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The U.S. Department of Defense wants to improve its ability to develop its STEM talent -- people with science, technology, engineering and math skills. The DoD faces a talent management problem tied directly to the nation's ability to defend itself.
There's a lot of frustration being voiced at the defense department over its innovation capability. To solve this problem, the department may be headed toward a talent management systems makeover.
Calling for a change of course
"We're too complex, we're too bureaucratic, we're too regulated, we're too risk averse," said Air Force Gen. Stephen Wilson, the vice chief of staff, at a meeting last week of the Defense Innovation Board, a civilian advisory board headed by Eric Schmidt, the executive chair of Google.
That's worrisome, explained Wilson, at the board's Oct. 25 meeting, because the U.S. -- from a technological point of view -- is in a situation in which it is "too easy for others to catch up and pass us up unless we change."
With many technologies, the U.S. was once "number one, clearly," said Wilson. "But I would say, today, that case can be questioned."
The DoD manages a total workforce of 2.1 million active duty and reserve personnel and approximately 770,000 civilian personnel. That makes it the nation's largest employer, followed by Wal-Mart, which employs 2.3 million globally.
Underscoring the importance of STEM talent
"In order to recruit top talent, the department needs to demonstrate that it is a place where individuals can build careers in STEM," said Marne Levine, Instagram's chief operating officer and a member of the advisory group.
"The Department of Defense leaders often underscore the importance of the STEM disciplines, but there is currently no sufficient formal process in place to recruit, train, develop and sustain a core workforce with these skill sets," said Levine.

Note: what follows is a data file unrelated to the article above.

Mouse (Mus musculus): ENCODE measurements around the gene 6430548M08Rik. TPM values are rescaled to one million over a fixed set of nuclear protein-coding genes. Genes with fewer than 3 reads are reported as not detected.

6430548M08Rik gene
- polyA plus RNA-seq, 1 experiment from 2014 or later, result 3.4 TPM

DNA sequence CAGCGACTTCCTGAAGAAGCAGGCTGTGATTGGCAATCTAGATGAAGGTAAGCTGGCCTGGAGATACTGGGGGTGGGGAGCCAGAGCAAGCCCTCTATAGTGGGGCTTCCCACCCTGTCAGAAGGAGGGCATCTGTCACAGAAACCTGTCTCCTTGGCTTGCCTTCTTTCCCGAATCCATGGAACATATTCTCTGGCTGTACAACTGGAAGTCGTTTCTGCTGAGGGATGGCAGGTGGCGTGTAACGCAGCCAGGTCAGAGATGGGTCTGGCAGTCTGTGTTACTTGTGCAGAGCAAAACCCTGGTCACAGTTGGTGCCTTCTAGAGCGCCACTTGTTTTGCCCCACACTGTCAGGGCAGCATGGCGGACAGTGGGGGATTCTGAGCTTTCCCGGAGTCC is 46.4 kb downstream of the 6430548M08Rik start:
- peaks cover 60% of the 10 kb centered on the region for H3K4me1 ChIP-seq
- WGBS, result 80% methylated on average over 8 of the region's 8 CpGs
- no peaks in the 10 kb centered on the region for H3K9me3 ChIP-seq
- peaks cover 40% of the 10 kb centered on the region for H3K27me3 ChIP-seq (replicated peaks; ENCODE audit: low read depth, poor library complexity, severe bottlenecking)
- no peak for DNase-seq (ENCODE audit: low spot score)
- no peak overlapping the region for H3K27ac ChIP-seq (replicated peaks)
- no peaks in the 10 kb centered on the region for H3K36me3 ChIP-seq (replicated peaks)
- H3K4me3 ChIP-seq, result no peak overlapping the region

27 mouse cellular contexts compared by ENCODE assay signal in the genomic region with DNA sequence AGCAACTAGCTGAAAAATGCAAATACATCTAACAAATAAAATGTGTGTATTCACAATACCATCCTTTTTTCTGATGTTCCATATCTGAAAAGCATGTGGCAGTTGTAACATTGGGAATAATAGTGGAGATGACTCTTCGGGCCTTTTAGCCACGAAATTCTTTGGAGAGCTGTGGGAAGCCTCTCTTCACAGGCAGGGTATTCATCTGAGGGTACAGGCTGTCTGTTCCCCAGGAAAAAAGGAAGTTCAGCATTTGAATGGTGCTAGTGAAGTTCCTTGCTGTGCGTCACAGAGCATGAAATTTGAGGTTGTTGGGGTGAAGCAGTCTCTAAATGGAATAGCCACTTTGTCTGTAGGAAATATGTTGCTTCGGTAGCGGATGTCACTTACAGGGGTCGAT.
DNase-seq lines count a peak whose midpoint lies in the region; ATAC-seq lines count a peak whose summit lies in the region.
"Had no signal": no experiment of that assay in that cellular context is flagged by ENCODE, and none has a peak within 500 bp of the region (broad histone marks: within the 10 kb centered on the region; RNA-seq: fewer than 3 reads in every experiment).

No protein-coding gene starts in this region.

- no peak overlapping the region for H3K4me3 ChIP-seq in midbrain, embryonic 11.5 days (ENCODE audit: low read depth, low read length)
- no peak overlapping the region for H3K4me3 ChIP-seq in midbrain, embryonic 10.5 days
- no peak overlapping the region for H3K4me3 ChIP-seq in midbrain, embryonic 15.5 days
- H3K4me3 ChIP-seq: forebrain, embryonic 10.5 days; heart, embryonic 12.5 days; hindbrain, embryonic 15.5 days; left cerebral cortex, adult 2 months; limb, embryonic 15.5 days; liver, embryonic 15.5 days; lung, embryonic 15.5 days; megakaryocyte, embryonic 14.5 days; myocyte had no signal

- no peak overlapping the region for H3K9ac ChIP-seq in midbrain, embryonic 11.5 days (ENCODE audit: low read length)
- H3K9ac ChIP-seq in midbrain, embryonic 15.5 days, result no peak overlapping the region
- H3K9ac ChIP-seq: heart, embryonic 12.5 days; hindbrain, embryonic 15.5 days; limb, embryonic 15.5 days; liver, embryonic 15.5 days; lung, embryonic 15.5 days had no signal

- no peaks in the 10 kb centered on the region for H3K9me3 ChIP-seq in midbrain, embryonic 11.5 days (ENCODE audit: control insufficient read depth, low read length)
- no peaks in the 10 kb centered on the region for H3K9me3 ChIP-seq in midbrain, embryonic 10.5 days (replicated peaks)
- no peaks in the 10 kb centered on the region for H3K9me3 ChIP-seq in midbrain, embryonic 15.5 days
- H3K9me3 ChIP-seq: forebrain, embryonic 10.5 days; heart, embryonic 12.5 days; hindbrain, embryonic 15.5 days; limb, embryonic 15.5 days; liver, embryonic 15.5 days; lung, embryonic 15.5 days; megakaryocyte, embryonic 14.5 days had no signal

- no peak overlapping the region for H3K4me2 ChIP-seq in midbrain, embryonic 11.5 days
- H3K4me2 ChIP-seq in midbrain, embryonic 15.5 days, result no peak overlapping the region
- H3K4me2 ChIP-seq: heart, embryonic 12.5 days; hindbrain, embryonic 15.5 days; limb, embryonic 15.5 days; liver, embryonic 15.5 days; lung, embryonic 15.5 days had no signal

One person who studied the hiring of STEM talent in the federal workforce is Jeri Buchholz, who recently retired as NASA's chief human capital officer.
Buchholz, in an interview, said NASA is such a desirable place for people with STEM skills that "people would work at NASA even if you didn't pay them -- and that's the truth of the matter."
But in most other federal agencies, the number of workers with STEM talent is so relatively small "that the unique employment requirements of a STEM workforce never bubbled to the surface," said Buchholz. That's true for the DoD, as well.
New career path suggested
Indeed, the DoD's civilian advisory board is recommending that the department create a new career path focused on innovation and people with STEM skills.
However, the DoD has rigid rules that may stymie STEM career paths. That includes making sure that personnel are interchangeable and trained in other areas.
Schmidt, at the recent board meeting, told of a conversation with a young officer who was "exquisitely trained in cybersecurity," but was at the end of a two-year appointment. The officer was "going to be transferred away from cybersecurity into something which he viewed as far less strategic," he said.
Air Force Gen. Stephen Wilson
A growing trend in human capital management systems is the use of software to recognize high-potential employees. These systems use a variety of performance metrics, including personality assessments, to identify people who may achieve great things.
Gen. Wilson alluded to high-potential individuals in a story about Army Gen. Jimmy Doolittle, the World War II pilot who lead an attack on Japan four months after the bombing of Pearl Harbor.
Doolittle, said Wilson, went from Lieutenant Colonel to Lieutenant General "in 801 days, or 2.2 years. Today, that takes about 20 years. So how do I think differently about this -- how do I attract, recruit and retain talent at a different scale? And how do we incentivize folks like Jimmy Doolittle?"
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